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Argument: Tax rebates to the lower-middle classes quickly stimulate consumption

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Supporting evidence

  • Congressional Budget Office. "Options for Responding to Short-Term Economic Weakness". January 2008 - "Households. In general, tax cuts or increases in transfer payments from the government to people (such as Food Stamps or unemployment insurance benefits) increase household demand by providing consumers with additional spending power. The bigger the chunk of that additional income that consumers are willing to spend instead of save, the more stimulus there will be from a particular tax reduction or increase in government transfer payments. But households do not predictably spend a fixed proportion of the extra income left in their hands when taxes are reduced or transfers are increased. Rather, a household’s propensity to consume appears to vary with its income and depends on expectations of the household of what will happen to that income over the longer term. A household’s consumption also varies for other reasons that are little understood.
Households are particularly likely to spend a greater share of a temporary reduction in taxes or additional transfer payments if they are credit constrained (that is, they have borrowed as much money as creditors will lend them). Given that these households would probably borrow additional money if given the opportunity, they are unlikely to save additional income. They are therefore likely to spend a greater proportion of a tax reduction or a transfer increase than other people who have access to credit. Lower-income households are more likely to be credit constrained and more likely to be among those with the highest propensity to spend. Therefore, policies aimed at lower-income households tend to have greater stimulative effects.
Two recent studies that evaluate household spending following the 2001 tax rebate offer historical evidence consistent with this view. In one study, the authors examine households categorized by income and liquid assets. Although the results are not definitive, low-income households and those with few liquid assets appear to have increased their consumption far more in response to the tax rebate than households with higher income or more liquid assets.9 For example, low-income households were estimated to have increased spending on nondurable goods by more than the amount of the rebate in the three-month period during which it was received, while middle-income households increased the same type of spending by less than 20 percent of the rebate amount. Households with few liquid assets were also estimated to increase spending on nondurables by more than the rebate amount, while those with a medium or higher level of assets were estimated to have decreased such spending.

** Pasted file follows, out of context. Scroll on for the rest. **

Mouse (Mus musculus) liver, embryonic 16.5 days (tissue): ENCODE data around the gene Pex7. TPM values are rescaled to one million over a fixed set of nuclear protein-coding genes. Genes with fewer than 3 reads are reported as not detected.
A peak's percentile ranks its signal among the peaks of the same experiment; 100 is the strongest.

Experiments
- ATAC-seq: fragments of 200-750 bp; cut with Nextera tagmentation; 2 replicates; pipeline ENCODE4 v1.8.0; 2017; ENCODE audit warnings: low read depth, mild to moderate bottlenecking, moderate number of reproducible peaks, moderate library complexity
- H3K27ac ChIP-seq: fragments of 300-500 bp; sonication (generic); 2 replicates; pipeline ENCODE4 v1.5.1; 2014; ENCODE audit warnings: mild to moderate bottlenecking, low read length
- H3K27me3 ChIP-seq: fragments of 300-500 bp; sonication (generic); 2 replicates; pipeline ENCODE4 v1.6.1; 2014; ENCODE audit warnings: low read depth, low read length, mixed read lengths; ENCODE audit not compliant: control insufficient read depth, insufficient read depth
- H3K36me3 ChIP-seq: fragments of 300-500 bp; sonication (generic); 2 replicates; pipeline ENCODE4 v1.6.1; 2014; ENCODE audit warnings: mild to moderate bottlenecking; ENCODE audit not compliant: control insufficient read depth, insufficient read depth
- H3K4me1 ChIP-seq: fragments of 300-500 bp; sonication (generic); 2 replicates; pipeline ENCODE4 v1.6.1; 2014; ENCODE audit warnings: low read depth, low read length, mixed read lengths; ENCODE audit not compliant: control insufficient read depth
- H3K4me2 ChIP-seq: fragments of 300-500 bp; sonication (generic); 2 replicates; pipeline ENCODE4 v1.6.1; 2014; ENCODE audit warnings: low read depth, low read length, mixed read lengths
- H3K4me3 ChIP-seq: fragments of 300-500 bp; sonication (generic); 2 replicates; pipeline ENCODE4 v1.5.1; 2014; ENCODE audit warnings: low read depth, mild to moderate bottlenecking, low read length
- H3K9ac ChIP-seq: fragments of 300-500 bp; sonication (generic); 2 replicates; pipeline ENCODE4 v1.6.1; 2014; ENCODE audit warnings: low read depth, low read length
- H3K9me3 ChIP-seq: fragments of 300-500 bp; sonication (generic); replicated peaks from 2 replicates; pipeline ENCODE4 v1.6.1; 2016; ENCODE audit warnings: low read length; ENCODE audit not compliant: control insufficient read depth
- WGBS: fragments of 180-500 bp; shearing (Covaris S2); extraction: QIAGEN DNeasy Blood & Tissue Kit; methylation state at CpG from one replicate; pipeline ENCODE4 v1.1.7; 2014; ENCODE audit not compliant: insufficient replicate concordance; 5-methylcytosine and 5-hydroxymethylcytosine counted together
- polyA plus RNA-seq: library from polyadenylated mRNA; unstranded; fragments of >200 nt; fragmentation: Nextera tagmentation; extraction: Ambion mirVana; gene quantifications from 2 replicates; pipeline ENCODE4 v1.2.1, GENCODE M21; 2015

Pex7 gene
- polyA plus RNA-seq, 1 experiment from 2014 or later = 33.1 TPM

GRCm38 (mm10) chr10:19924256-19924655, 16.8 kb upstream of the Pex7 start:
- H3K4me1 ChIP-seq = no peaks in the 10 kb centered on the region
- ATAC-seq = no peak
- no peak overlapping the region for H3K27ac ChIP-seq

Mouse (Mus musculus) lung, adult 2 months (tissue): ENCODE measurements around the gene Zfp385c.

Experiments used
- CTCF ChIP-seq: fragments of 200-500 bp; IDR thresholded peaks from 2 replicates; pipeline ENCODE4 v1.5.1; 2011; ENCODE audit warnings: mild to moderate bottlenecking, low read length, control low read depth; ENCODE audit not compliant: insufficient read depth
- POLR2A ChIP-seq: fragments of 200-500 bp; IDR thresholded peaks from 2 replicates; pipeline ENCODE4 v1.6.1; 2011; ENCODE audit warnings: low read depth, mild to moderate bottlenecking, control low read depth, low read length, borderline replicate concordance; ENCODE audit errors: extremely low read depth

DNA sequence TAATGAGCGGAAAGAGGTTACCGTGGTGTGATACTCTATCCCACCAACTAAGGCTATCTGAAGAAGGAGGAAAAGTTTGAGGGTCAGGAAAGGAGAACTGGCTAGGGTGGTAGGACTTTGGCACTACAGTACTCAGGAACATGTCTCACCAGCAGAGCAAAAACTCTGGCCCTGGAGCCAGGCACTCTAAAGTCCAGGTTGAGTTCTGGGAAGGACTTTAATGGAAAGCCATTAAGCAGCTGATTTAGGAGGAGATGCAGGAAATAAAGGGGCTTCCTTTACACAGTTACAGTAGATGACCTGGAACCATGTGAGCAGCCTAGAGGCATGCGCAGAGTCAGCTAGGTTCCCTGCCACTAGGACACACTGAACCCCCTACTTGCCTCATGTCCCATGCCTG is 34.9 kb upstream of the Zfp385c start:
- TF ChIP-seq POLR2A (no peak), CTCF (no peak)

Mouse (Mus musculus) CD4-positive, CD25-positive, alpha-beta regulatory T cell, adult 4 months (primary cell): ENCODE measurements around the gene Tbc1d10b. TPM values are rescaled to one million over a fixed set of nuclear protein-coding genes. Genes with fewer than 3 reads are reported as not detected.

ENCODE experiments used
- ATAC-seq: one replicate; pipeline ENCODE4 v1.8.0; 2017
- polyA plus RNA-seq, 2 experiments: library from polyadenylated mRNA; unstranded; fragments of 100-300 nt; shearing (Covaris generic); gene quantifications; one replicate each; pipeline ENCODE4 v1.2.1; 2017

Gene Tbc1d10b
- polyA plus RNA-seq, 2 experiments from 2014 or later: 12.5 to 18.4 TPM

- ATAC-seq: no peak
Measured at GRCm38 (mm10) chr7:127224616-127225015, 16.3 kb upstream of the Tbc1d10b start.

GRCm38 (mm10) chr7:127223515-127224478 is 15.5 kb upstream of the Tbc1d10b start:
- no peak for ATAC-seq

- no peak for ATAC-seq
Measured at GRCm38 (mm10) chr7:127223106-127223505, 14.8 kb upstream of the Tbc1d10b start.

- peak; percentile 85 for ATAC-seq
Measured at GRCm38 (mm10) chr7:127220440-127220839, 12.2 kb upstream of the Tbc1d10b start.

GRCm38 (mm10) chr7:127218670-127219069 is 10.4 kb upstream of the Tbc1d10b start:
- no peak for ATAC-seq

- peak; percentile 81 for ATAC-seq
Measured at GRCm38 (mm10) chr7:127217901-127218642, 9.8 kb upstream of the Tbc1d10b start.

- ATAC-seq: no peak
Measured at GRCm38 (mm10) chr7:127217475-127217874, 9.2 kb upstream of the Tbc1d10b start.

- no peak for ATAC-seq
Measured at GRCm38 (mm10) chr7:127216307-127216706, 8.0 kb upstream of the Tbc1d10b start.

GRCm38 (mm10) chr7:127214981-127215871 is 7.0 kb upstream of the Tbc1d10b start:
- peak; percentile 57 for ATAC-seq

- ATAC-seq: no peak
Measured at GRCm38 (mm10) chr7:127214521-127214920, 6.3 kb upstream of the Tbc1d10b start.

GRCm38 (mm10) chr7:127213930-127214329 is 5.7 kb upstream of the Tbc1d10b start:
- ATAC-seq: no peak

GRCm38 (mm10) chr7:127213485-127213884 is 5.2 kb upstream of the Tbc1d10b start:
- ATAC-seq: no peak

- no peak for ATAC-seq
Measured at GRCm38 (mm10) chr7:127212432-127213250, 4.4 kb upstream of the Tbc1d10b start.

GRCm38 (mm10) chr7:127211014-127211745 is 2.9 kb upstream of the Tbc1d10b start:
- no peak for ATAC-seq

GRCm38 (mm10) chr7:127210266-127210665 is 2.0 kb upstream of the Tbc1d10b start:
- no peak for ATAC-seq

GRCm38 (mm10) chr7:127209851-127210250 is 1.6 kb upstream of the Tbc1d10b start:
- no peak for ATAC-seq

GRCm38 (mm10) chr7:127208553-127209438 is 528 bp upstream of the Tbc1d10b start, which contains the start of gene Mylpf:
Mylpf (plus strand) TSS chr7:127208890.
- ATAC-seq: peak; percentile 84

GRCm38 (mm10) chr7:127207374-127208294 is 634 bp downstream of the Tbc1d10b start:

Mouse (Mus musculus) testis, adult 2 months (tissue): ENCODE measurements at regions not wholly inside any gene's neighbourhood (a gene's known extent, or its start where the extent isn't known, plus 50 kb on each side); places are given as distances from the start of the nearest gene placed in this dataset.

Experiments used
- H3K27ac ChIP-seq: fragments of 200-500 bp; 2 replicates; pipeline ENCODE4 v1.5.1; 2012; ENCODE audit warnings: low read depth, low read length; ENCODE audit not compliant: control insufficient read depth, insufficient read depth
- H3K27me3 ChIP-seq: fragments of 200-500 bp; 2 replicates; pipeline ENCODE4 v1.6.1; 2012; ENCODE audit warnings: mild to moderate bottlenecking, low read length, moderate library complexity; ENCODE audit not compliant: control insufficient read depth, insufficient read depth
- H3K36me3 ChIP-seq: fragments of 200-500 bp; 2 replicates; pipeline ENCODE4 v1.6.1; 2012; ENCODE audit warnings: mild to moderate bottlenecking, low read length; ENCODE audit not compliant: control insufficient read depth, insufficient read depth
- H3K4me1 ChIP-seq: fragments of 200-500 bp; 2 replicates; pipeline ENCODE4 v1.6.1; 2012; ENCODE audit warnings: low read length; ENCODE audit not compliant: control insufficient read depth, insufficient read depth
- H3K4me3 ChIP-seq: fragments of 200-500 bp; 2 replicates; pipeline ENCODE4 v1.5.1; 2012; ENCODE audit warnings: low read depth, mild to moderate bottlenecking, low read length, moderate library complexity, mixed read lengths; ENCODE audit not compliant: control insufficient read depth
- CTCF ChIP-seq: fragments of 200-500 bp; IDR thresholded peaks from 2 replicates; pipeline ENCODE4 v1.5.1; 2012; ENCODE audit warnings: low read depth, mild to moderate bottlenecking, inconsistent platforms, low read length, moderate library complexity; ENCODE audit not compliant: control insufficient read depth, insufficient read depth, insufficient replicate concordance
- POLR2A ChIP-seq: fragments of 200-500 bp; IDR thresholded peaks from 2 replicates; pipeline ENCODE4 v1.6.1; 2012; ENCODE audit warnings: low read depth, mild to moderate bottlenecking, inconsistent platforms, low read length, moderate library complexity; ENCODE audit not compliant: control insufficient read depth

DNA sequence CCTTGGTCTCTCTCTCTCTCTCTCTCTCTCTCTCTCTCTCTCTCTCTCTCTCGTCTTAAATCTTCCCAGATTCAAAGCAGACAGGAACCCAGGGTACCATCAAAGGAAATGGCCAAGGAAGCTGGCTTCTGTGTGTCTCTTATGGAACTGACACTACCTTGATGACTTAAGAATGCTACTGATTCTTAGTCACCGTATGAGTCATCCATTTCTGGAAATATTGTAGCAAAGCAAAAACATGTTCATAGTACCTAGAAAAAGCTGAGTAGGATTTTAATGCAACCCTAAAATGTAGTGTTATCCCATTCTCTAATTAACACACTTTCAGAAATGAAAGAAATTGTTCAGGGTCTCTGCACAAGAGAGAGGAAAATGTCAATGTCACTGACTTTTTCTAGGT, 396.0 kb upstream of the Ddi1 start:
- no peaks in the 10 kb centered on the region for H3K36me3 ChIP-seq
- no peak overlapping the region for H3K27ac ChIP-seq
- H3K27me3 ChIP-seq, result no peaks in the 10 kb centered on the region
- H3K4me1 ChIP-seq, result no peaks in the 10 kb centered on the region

The other study, which looked at households’ credit card usage, concluded that households with lower credit card limits, those with credit card balances near the limit, and those that used their cards intensively increased credit card spending much more than other households in the nine months after receiving their rebates.10 For example, households with credit limits under $7,000 increased spending by more than $140 after receiving the rebates (which were typically between $300 and $600), while those with credit limits above $10,500 increased spending by only $40. Households with balances above 90 percent of their credit limit increased spending by more than $330, while those with balances between 1 percent and 50 percent of their credit limits increased spending by less than $20."
  • Treasury Secretary Hank Paulson defended the 2008 tax rebate stimulus plan on the basis that the 2001 tax rebates were successful, which gave $300 per individual and $600 per family in a 2001 - "The evidence was that people spent between a third and two-thirds of the money and spent it quickly,"[1]
  • Federal Reserve Chairman Ben Bernanke: "Fed Chairman Backs Stimulus". Washington Post. January 18, 2008 - "The Fed chairman did state some principles for what kinds of policies would do the most to keep the economy from slowing too drastically in 2008. He called the stimulus packages being considered, $50 billion to $150 billion, 'reasonable.' And he indicated that money provided to low- and moderate-income Americans is likely to result in more new economic activity than funds that go to people with high incomes."
    • "Getting money to low and moderate income people is good in the sense of getting a bang for the buck,"[2]
  • Congressional Budget Office: "CBO touts benefits of Dem stimulus plan". Associated Press. January 15, 2008 - "Tuesday's study was requested by Senate Budget Committee Chairman Kent Conrad, D-N.D., and House Budget Committee Chairman John Spratt, D-S.C.
The study should provide fuel for the stimulus debate already consuming lawmakers.
It said lump-sum tax rebates like the $300-600 rebates delivered to taxpayers seven years ago are among the more cost-effective ways for Congress to jump-start the economy, though CBO cautioned that rebates are more effective when given to middle- and lower-income taxpayers more likely to spend it.
CBO also gave high marks to cash payments to the poor and the unemployed as cost-effective ways to stimulate the economy. During recessions, Congress regularly extends unemployment benefits beyond the 26-week limit. Democrats are eyeing a temporary boost in food stamp benefits.
'When the economy is weak, the key impediment to economic growth is how much demand there is,' CBO Director Peter Orszag said in an interview. 'And from that perspective what you want to do is get money to people who are going to spend it really fast.'"

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